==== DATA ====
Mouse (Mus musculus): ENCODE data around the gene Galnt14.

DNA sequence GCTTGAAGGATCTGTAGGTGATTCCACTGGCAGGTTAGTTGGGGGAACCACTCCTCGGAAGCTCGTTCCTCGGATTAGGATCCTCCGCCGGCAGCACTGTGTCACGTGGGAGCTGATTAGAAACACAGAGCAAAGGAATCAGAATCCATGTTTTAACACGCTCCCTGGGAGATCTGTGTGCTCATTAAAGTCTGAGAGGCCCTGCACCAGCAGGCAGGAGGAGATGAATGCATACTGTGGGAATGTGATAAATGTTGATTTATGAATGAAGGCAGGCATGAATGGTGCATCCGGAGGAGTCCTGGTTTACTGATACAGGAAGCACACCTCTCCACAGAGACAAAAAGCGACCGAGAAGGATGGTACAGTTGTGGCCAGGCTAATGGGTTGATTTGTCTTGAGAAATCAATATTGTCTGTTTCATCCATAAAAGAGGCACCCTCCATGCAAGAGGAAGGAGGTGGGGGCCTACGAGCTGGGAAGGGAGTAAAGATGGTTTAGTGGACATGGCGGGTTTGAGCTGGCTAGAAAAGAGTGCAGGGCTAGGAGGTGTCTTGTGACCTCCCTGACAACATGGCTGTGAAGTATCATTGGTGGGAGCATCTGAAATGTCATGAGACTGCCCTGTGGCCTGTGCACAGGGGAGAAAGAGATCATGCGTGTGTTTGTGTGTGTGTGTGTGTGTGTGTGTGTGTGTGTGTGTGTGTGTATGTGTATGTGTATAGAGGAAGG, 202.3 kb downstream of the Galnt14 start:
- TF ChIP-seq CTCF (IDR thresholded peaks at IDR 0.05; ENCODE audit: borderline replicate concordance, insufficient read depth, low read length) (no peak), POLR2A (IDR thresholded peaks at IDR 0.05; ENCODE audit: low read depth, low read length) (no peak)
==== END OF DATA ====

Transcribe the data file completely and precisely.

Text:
Mouse (Mus musculus): ENCODE data around the gene Galnt14.

DNA sequence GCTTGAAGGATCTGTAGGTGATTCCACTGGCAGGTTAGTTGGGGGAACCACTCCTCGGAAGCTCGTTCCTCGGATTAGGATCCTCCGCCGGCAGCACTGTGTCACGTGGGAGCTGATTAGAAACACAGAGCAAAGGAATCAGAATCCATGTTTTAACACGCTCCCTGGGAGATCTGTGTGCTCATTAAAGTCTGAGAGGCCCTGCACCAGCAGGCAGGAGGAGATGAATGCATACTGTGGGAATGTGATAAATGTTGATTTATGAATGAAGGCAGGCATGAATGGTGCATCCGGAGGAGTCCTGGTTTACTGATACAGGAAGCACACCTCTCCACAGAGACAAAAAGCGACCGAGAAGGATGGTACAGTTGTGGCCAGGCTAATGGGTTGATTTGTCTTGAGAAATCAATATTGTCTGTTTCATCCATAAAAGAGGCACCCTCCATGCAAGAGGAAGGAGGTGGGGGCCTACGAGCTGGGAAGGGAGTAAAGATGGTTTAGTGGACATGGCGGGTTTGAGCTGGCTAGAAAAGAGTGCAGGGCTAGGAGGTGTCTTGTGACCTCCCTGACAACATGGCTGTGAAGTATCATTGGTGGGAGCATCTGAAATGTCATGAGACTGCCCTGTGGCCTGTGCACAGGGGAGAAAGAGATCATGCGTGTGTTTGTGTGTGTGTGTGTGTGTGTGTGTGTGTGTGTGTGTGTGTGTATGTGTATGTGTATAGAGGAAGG, 202.3 kb downstream of the Galnt14 start:
- TF ChIP-seq CTCF (IDR thresholded peaks at IDR 0.05; ENCODE audit: borderline replicate concordance, insufficient read depth, low read length) (no peak), POLR2A (IDR thresholded peaks at IDR 0.05; ENCODE audit: low read depth, low read length) (no peak)